This house built for God to dwell in wasn't God's idea. This was David's, Solomon's father. God didn't allow David to build this tribute to the LORD's name because David was a man of war. David stockpiled most of the materials needed so that Solomon would be able to build it in his place. Solomon dedicated himself to the building of this structure. The cloud that engulfed the House during the dedication was to shroud God's true appearance so that He might Protect His people, for to look upon God as He is, was to die. Solomon said God would "dwell in the thick darkness." Sol built a settled place for God to dwell in forever, but is that where God chooses to dwell? The answer is, No. It was to be a tribute for the LORD's NAME, and a focal point for those Hebrews scattered to pray toward. God Promised that His eyes and heart will be upon it perpetually (1 Kings 9:3); but that is not where He chose to dwell. Many times in chapter eight we see Solomon acknowledging that God dwells in heaven.

1 Kings 8:26-27, "And now, O God of Israel, let thy word, I pray thee, be verified, which thou spakest unto thy servant David my father. 27 But will God indeed dwell on the earth? behold, the heaven and heaven of heavens cannot contain thee; how much less this house that I have builded?"

The House has already been built, but Sol knows that God will hear from heaven where He dwells. Solomon goes on to speak of God's true dwelling place in this chapter. He also indicates that God will hear from heaven toward this House where His name shall abide. 1 Kings 8:29, "That thine eyes may be open toward this house night and day, even toward the place of which thou hast said, My name shall be there: that thou mayest hearken unto the prayer which thy servant shall make toward this place." His attention was toward this temple, but it wasn't His dwelling place. Solomon tells God during his intimate prayer to Him in verses 30, 32, 34, 36, 39, 43, 45 that he knows God will hear from heaven. Verse 49 is the last place in this chapter where this point is established. "Then hear thou their prayer and their supplication in heaven thy dwelling place, and maintain their cause,"

God never wanted to dwell in a house. He would visit from time to time, but He also said that He would abandon this house if His people turned on Him. 1 Kings 9:6-9a, "But if ye shall at all turn from following me, ye or your children, and will not keep my commandments and my statutes which I have set before you, but go and serve other gods, and worship them: 7 Then will I cut off Israel out of the land which I have given them; and this house, which I have hallowed for my name, will I cast out of my sight; and Israel shall be a proverb and a byword among all people: 8 And at this house, which is high, every one that passeth by it shall be astonished, and shall hiss; and they shall say, Why hath the LORD done thus unto this land, and to this house? 9 And they shall answer, Because they forsook the LORD their God," And He did too! Solomon's Temple was eventually destroyed. Later, Herod's Temple was destroyed. It kind of shows us what God thinks of buildings, doesn't it?

As God and Solomon both Proclaim, the LORD God doesn't need a permanent structure to dwell in. That has always been man's desire. Even today, we see pastors who want to build a shrine to God. They try to out do their predecessors as in the days of old. It started with the pyramids in ancient Egypt. One Pharaoh would try to top all of the other Pharaohs who came before him. None could quite match the pure size and splendor of the Great Pyramid of Giza; but they tried anyway. Even after the Flood, Nimrod tried to build a tower to reach into God's dwelling place, Heaven. Today in Dubai there is a structure called the Burg Dubai which stands a half of a mile tall. But they all failed to reach Heaven. Why? Because God cannot physically be reached (at least not until Jesus comes back). For now, He must be reached in spirit and in truth.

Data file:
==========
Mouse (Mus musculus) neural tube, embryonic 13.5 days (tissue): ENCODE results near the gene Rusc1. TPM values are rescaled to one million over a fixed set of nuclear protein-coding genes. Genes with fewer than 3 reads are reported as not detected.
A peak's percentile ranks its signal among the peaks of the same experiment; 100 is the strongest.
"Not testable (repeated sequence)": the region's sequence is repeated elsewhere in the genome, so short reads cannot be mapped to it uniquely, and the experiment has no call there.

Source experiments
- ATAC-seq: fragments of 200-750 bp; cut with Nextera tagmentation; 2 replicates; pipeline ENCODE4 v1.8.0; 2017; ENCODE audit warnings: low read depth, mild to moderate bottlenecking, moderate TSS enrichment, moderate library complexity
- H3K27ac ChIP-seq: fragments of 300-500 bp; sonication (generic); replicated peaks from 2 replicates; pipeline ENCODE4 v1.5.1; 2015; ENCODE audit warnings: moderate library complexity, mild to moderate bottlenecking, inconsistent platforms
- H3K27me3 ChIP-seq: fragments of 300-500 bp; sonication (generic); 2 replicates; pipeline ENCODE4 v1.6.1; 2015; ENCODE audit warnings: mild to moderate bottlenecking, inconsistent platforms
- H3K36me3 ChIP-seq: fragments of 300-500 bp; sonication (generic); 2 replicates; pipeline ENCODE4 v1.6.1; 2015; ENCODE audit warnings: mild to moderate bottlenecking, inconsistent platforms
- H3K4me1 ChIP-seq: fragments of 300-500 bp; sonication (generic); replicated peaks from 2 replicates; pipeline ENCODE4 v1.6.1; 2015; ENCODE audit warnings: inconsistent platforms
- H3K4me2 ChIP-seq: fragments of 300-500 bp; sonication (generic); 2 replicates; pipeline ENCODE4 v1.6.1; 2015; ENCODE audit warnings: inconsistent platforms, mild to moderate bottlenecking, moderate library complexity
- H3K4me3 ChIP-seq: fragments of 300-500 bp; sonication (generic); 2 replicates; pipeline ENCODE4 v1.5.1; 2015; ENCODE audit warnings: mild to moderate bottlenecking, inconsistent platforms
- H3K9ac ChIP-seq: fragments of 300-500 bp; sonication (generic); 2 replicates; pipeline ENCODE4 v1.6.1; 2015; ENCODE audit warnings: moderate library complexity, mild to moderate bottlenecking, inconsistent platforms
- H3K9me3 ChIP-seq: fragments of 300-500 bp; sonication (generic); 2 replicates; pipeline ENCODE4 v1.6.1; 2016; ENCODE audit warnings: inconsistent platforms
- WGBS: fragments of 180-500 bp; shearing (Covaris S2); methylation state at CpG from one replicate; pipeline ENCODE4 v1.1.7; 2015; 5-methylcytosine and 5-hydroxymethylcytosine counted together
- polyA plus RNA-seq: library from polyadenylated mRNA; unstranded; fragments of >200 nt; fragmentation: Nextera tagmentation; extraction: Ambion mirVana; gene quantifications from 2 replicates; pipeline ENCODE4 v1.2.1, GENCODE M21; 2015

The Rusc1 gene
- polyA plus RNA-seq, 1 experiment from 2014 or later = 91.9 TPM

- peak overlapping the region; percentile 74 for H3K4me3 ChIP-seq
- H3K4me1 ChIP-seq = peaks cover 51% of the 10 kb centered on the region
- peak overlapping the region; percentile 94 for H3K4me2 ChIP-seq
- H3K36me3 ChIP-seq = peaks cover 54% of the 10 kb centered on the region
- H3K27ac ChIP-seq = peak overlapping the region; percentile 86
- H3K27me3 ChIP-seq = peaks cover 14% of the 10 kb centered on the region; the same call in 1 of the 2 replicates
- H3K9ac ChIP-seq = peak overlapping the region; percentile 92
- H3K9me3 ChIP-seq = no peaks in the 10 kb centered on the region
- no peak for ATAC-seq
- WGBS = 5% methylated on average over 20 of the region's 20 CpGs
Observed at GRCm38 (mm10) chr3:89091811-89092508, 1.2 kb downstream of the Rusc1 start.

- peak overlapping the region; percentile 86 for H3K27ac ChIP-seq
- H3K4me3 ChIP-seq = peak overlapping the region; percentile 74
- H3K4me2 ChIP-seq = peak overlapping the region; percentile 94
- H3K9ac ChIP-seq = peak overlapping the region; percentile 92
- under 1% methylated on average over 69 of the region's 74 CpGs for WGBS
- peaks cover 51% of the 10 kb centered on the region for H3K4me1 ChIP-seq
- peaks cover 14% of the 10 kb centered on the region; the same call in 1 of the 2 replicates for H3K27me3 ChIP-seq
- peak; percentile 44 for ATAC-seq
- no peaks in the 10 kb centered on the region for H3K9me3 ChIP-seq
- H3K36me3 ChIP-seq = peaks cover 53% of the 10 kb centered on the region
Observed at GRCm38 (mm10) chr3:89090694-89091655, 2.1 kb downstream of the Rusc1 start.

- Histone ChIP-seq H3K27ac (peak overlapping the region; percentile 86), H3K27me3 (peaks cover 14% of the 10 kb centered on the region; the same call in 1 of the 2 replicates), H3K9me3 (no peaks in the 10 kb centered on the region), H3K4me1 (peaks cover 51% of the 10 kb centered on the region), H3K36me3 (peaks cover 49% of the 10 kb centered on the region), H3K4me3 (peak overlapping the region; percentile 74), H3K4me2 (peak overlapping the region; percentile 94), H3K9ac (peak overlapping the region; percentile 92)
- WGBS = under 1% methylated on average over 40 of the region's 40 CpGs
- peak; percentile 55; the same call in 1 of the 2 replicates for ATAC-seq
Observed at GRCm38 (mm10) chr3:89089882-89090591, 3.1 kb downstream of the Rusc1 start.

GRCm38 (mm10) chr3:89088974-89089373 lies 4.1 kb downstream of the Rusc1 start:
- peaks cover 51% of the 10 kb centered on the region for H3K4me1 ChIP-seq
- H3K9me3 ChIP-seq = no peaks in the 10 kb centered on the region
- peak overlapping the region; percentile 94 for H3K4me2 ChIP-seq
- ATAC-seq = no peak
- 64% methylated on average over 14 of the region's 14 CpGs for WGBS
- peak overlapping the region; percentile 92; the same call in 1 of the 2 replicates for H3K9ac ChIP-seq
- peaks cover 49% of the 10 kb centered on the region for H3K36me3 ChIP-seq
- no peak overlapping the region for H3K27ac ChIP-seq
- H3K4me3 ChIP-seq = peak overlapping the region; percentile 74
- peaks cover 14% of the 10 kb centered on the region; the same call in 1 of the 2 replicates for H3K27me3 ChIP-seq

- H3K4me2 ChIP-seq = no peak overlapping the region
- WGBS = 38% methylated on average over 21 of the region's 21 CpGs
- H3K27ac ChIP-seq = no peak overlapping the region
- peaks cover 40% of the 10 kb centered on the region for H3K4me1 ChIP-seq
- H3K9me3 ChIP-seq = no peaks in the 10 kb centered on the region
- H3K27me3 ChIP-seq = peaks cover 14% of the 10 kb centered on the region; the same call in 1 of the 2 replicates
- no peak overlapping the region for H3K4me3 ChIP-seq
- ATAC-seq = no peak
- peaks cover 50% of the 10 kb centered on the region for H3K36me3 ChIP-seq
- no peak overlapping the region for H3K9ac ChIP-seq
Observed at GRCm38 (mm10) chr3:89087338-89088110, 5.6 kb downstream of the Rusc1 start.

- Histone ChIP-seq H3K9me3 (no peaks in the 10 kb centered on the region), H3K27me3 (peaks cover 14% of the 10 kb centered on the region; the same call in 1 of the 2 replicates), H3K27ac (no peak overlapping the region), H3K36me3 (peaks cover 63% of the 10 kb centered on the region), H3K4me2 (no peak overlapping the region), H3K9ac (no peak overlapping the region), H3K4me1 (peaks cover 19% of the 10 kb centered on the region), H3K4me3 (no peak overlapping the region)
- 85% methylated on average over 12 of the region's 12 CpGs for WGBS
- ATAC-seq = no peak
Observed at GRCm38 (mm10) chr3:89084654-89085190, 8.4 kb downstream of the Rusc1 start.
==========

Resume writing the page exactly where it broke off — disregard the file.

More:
In the early days of Christianity, believers have occupied clay houses. They were then brought to the Coliseum. They soon hid out in the catacombs of their cities. They were driven out to dwell in caves, all the while a false 'Church' emerged to counterfeit the real thing by erecting Cathedrals. These became monuments, not to God as in Israel, but monuments to man's own religion and god; themselves. Humanism was true in the days of the Pyramids, after the flood, in Rome and even today. Like Sol said, "There really isn't anything new under the sun."

God chooses to dwell inside us because He can. We don't need 'Church' buildings and Cathedrals. These are temples to man's arrogance. Steeples are phallic symbols to man. God never would be a part of that. We have all heard that the 'Church' is not a building; it's the people. But we sure don't act that way most of the time in the Institutional 'Church' setting. We build these monuments for our glorification, not God's as Solomon did. I remember when our 'Church' wanted to move outside the city limits to a new location we found an old welding and machine shop to renovate. Prior to that it was a school.

One summer as we were looking for materials to renovate this building to become a 'Church' and we were allowed to cannibalize and older 'Church' building in the area that was being dismantled. We scrounged for pews, shelves, chairs, etc. When I was with the pastor outside the old 'Church' he said, "I sure would like to have that steeple to put on top of our building." I told him of the phallic nature of the centerpiece and how it was derived in history. I explained that it was a symbol that glorified man and not God. He told me that he always wanted a little 'Church' with a steeple. He had become desensitized by man's traditions, as many have. Don't get me wrong; he is a good man, but like a lot of us, he had grown accustomed to tradition. Not only did he get his steeple, but he helped put his congregation in great debt to do it. This was not God's desire. It was the pastor's desire. I guess he forgot that God's church isn't a steeple, but the people.

This happens all over our country. Everyday bank notes are signed to erect or renovate a building when none is needed. None of these buildings were commanded by God to be built. The only two tabernacles that were commanded by God to be built, was when Jesus commanded Aaron to erect a mobile tent, and when He gave us the great commission in Matthew 28:19-20 to become His living tabernacles. The large Institutional 'Churches' today are not what He had in mind. We are His tabernacles here on Earth, not some building. His true church needs no building to expand and grow. He doesn't need a glorified dog house to live in either! We are not a building. We are a living organism. We are His church.